In the year 1680 Shogun Ietsuna died at the age 38, after which his brother Tsunayoshi assumed office. Unfortunately, his brother Tsunashige challenged the ascension, resulting in a power struggle in Edo. Taking advantage of this, several daimyos across Japan formed an alliance, and marched on Edo. On the way, they clashed with a Tokugawa army, and inflicted a sharp defeat on them. The head of the general was sent to Edo as a warning of what was coming. This act of defiance impressed several other daimyos, who flocked to the same cause, as they joined the march on Edo. The four most prominent families in the rebellion were Mori, Shimazu, Takeda, and Oda.

During this, Tsunashige had raised his own army, and met with the rebellious daimyos (against his advisors' council) offering to increase their territories if they agreed to support his claim. While the daimyos agreed to consider the offer, and stop their army, the night after the meeting, Tsunashige was assassinated. The Tokugawa forces loyal to him were then absorbed by the daimyos.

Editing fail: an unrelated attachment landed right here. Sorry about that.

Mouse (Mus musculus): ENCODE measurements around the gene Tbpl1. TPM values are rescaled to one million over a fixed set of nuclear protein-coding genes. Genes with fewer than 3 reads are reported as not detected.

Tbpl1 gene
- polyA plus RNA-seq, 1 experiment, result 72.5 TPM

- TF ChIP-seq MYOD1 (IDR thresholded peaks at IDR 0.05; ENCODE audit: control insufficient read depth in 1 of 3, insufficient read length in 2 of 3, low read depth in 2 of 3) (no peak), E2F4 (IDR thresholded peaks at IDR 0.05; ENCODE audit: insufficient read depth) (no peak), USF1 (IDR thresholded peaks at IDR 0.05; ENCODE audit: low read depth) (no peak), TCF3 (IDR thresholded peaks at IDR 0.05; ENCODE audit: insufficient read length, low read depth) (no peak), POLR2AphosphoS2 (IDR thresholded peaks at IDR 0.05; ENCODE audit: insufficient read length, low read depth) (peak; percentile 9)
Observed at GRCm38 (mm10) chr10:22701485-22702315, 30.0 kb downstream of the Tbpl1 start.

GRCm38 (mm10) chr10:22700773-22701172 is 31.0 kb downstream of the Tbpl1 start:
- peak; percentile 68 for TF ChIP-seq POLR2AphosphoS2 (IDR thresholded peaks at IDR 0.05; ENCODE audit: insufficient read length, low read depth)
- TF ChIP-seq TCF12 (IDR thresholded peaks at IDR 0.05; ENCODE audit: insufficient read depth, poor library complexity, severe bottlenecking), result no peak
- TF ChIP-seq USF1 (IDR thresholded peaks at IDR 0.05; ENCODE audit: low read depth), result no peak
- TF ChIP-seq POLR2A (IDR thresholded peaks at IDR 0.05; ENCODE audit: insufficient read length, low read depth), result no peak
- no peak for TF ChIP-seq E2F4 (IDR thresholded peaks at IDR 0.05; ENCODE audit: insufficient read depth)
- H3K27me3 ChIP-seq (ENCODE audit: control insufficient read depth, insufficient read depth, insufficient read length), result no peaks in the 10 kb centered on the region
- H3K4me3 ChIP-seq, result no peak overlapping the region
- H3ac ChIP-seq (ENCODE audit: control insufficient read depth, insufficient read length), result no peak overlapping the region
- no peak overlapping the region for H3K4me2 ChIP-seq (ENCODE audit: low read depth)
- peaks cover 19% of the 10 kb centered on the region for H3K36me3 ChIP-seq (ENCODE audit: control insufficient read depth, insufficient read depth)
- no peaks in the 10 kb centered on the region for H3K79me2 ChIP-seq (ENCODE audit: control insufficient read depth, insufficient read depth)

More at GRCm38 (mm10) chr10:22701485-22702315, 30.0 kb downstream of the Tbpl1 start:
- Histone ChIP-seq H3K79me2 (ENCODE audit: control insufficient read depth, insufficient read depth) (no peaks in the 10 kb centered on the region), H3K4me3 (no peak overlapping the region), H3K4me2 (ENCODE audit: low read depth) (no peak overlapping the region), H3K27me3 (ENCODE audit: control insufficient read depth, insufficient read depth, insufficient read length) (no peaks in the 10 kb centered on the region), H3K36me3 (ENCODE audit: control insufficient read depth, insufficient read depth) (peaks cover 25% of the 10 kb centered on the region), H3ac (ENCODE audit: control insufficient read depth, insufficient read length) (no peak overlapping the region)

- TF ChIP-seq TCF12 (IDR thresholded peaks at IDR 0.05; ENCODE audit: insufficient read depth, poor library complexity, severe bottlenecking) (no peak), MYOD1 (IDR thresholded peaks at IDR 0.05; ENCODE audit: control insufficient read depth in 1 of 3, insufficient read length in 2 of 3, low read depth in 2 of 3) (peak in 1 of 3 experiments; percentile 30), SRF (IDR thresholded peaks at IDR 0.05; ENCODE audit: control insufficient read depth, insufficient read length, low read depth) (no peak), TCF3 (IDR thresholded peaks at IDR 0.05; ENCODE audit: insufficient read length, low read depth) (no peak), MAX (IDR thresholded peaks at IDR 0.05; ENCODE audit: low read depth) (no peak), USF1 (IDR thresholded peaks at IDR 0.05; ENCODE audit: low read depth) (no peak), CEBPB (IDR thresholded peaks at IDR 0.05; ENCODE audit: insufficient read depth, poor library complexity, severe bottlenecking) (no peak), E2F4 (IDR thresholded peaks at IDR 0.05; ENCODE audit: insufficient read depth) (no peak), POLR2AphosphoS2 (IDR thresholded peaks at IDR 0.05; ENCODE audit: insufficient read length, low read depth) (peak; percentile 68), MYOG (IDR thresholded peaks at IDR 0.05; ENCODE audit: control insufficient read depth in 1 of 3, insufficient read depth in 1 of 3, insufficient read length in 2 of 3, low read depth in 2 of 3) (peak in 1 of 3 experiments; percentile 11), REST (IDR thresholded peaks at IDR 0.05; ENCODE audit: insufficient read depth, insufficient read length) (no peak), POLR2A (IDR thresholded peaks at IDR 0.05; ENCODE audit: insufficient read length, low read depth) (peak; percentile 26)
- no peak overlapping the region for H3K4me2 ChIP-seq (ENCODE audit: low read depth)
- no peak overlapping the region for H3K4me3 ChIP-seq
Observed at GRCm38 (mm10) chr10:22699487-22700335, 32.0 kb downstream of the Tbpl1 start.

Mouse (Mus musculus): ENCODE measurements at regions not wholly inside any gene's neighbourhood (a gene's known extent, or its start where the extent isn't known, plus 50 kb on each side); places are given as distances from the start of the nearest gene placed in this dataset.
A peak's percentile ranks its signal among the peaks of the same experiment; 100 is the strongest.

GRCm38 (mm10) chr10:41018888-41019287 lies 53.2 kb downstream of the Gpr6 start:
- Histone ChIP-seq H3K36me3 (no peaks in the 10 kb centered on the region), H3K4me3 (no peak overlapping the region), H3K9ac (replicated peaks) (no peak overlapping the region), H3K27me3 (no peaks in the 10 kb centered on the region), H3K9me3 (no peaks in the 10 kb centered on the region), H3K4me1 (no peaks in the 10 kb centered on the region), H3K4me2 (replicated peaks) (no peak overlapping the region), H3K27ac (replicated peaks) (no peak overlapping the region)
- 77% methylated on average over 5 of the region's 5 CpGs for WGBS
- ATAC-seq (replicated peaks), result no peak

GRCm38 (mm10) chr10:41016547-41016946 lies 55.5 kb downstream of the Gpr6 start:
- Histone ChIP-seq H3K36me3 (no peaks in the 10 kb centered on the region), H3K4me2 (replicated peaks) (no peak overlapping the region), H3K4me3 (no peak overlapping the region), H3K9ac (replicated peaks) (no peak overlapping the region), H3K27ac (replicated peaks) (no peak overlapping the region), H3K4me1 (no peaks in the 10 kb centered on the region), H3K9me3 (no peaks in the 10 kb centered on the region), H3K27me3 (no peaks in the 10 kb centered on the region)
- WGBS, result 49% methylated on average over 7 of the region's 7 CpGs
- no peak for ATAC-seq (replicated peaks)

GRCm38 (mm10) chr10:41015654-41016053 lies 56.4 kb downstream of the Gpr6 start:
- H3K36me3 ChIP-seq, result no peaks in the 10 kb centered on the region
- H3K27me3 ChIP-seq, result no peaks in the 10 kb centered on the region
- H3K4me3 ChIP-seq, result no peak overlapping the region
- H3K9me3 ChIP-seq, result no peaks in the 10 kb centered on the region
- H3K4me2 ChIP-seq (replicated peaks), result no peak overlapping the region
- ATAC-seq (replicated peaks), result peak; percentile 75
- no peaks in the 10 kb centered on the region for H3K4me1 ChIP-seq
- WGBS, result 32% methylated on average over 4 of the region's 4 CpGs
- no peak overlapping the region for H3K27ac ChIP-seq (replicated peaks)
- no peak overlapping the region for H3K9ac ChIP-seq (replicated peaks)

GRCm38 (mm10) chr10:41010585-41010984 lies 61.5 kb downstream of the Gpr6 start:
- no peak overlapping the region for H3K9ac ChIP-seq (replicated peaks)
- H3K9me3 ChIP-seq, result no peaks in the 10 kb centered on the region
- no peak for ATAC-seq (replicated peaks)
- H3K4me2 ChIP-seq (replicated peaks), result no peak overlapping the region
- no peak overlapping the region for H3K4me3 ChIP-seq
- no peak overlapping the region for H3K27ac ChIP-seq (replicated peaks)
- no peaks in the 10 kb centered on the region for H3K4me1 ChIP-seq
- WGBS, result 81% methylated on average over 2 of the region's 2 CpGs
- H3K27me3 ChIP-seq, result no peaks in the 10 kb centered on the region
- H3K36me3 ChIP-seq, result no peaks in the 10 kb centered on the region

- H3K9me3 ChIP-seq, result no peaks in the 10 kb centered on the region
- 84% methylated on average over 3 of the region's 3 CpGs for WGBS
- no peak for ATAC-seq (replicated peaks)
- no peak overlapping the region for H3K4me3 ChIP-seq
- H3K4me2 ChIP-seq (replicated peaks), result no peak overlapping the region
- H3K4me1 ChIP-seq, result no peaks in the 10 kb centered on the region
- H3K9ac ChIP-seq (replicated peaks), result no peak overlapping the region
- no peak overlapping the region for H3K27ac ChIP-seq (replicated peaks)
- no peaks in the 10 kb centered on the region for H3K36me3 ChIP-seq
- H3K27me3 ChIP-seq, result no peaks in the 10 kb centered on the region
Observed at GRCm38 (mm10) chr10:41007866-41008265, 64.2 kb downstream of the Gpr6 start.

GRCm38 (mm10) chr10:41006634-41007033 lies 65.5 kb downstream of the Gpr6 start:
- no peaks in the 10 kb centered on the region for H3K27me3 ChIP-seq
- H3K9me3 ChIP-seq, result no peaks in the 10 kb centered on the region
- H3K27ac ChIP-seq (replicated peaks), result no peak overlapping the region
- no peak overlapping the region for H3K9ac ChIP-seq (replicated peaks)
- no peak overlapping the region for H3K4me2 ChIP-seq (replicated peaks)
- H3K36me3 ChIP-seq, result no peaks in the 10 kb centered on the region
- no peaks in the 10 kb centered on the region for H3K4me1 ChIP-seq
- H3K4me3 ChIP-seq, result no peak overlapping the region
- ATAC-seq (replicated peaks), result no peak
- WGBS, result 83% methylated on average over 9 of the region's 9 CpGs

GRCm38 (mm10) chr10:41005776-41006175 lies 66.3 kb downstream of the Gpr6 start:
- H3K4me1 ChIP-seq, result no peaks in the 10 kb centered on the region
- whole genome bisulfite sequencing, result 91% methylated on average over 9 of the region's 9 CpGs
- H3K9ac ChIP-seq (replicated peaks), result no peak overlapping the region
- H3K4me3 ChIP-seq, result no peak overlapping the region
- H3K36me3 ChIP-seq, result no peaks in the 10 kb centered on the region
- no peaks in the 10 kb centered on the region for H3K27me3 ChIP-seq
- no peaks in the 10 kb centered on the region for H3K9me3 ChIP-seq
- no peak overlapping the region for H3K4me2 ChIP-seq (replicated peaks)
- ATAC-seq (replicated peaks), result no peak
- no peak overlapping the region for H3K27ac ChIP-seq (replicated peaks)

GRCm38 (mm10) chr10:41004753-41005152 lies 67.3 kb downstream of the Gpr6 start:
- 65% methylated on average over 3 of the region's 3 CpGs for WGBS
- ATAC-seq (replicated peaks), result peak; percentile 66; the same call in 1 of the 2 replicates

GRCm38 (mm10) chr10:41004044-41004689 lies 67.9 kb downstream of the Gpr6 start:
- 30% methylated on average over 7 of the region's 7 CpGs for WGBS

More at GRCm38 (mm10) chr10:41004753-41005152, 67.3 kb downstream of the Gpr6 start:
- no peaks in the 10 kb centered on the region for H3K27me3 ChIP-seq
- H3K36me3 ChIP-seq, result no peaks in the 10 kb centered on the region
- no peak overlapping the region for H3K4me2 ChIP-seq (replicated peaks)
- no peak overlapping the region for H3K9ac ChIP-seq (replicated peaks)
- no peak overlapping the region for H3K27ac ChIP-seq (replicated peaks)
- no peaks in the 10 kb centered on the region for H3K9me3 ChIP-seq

Throughout the civil war, the rebels (who supported more open trade) were supported by the Egyptian Empire. The Shogunate was supported by the Aztec Hegemony, as Tsunayoshi had a more isolationist policy, which gave the Aztecs a greater monopoly on trade with Japan. As a result, this is considered by some to be an early proxy war between two great powers.

The war culminated in the Battle of Edo in January, 1695, where the rebel forces did battle with the Tokugawa forces on the outskirts of Edo. In the battle, the Tokugawa forces were defeated, after which Tsunayoshi committed sepukku rather be captured and executed. Much of his family followed in suit, as the rebels entered Edo, ending the Tokugawa Clan, and the rule of the dynastic Shogunate on top of that. After they claimed the city, and were given the Imperial blessing, daimyos that had supported the Tokugawa Clan, or remained neutral, either surrendered, or joined.

Council of Edo

There was much debate over which family would succeed the Tokugawas as shogun, with each one making a claim; however, no one could defeat the others, something each family leader was conscious of. To that extent, a council was conveyed in Edo, to discuss the next course of action. One particularly prominent voice was the head of the Hojo Clan, Hojo Seshiro. Seshiro advocated a revolutionary policy where the daimyos would convene every five years to elect a shogun amongst themselves; this way, each daimyo would be granted a voice in affairs, and would also allow more commonality. One point Seshiro stressed was the need for a standing united army (after the Sino-Japanese War, the Imperial Army was dissolved), in the face of multiple foreign powers.